You have definitely heard this phrase or a close cousin: “We cannot say if any given weather event is the result of climate change. We can only say climate change makes extreme weather events more frequent.” From seventy-degree days in December in New York to droughts defying belief in the Syrian countryside, the climate is suddenly inescapably present. What are, for now, oddities in the core regions of the world can become acute stressors elsewhere. Such destabilization has led to war and will lead to more.
One cannot say if any particular drought is due to anthropogenic climate change. Still less can one say whether any particular war is the direct effect of drought. Causal chains in complex systems are difficult to trace. But there’s little question, except amongst kooks and ExxonMobil mercenaries, that carbon dioxide’s diffusion throughout the sky is causing major changes in our world.
For that reason authors have dubbed the current era the Anthropocene. Some, anyway. Others take issue with this nomenclature. Have humans as humans been responsible for dumping such deluges of greenhouse gases into the atmosphere? Or has it been some humans more than other humans? Has this been an issue of global North and global South—raising the urgent issue of climate debt? Or does that, too, flatten out the world a little too much, forgetting that some in the North have done very well in the current capitalist system, and some have not?
Such questions, including the origins of the transition to a world running on hydrocarbons, lie at the core of Andreas Malm’s mammoth tour de force, Fossil Capitalism, shrunk down from a still-larger 1000-plus page doctoral dissertation.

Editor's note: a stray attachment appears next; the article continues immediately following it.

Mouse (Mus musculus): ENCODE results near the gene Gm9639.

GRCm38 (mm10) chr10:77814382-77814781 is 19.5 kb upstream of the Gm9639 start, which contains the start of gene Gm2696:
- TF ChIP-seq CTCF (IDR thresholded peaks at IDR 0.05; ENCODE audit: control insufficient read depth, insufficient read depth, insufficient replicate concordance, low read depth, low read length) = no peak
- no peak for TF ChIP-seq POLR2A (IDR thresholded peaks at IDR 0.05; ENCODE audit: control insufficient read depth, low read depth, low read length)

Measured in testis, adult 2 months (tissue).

The core of Malm’s argument returns to that well-trodden ground, the development of capitalism in Britain in the late eighteenth to mid-nineteenth centuries. Here he takes head-on Ricardian arguments about the transition from water-power to steam-power in that crucible of the capitalist transformation, the cotton industry. Such arguments contend that it was ever-more-expensive water-based energy which pushed the textile manufacturers to opt for coal-fired steam engines. Water was more expensive because cheap and accessible sources of water were less and less available. The argument makes a classical claim about resource shortages driving technological change. In Ricardo’s framework, land got expensive due to more and more people chasing it. In the reworking of it to account for the transition from water to steam, what ran out were waterfalls and other high-velocity water sources suitable for spinning wheels at a speed sufficient to power looms and other devices of the textile industry.
Instead, Malm finds, “The transition to steam in the British cotton industry occurred in spite of the persistently superior cheapness of water.” Indeed, water could be supplied cheaply, but it needed collective management of massive and tightly-engineered reservoirs, with sluicegates and other ingenious systems ensuring that the water pressure could be equally shared by a myriad of manufacturers. But capitalism tends to antagonism, with merchants and industrialists relentlessly and restlessly competing against one another. Such systems were still-born.
But other energies offered benefits which water could not. As Malm notes,
Ironically, the same spatiotemporal profile of coal that made it dearer than water also made it more appropriate for capital. Having been brought into the marketplace by means of human labour, pieces of the stock circulated in physical freedom, available for combustion in absolute, indeed necessary detachment from other burners.
Coal could be broken up into tiny pieces, traded, used anyplace with the technology to burn it, but then also concentrated and accumulated to be put to use in massive factories.
Malm then moots another explanation for the rejection of water and the embrace of coal. The issue was not an absolute lack of suitable water power. Instead, water power was decentralized since it was available where natural history had made it available. Coal could easily move from place to place.